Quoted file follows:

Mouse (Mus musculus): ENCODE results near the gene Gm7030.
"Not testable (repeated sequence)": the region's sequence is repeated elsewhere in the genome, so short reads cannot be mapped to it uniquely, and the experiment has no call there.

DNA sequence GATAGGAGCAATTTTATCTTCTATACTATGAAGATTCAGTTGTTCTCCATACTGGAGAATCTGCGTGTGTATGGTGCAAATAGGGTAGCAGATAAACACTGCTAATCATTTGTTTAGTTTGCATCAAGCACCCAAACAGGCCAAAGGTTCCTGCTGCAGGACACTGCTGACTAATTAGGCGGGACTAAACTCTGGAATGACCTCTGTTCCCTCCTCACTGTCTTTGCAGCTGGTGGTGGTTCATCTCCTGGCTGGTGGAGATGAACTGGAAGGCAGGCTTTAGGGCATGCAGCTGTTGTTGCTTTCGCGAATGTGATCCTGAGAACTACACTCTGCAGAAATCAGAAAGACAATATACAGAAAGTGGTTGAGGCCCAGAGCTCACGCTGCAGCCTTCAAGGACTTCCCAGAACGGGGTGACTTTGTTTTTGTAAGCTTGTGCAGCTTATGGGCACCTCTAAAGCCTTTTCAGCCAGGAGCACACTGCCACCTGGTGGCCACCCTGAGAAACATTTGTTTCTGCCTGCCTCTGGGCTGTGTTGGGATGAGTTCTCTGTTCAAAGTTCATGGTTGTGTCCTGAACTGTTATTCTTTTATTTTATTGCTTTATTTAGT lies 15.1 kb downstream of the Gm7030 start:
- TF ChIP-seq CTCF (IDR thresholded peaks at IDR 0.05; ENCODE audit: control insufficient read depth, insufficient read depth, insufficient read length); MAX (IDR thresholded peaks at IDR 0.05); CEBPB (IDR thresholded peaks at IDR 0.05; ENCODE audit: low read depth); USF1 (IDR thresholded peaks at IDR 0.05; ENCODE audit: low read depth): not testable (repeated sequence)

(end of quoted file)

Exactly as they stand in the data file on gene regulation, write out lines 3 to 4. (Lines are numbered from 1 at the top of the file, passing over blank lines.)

DNA sequence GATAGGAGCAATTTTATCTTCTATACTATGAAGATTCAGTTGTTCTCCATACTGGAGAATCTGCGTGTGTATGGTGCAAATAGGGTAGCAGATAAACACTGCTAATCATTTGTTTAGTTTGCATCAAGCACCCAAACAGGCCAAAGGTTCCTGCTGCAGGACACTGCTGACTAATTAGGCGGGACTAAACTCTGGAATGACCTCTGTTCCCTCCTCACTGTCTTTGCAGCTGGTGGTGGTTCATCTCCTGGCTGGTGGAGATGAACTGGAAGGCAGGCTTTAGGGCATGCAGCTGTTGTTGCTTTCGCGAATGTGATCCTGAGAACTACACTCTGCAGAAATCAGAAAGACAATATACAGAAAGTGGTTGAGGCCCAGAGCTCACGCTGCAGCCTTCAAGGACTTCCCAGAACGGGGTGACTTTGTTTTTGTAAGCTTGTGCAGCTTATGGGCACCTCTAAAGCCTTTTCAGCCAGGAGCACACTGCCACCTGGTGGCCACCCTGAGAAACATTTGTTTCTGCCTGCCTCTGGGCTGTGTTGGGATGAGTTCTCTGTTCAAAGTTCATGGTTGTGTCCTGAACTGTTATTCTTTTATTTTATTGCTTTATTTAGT lies 15.1 kb downstream of the Gm7030 start:
- TF ChIP-seq CTCF (IDR thresholded peaks at IDR 0.05; ENCODE audit: control insufficient read depth, insufficient read depth, insufficient read length); MAX (IDR thresholded peaks at IDR 0.05); CEBPB (IDR thresholded peaks at IDR 0.05; ENCODE audit: low read depth); USF1 (IDR thresholded peaks at IDR 0.05; ENCODE audit: low read depth): not testable (repeated sequence)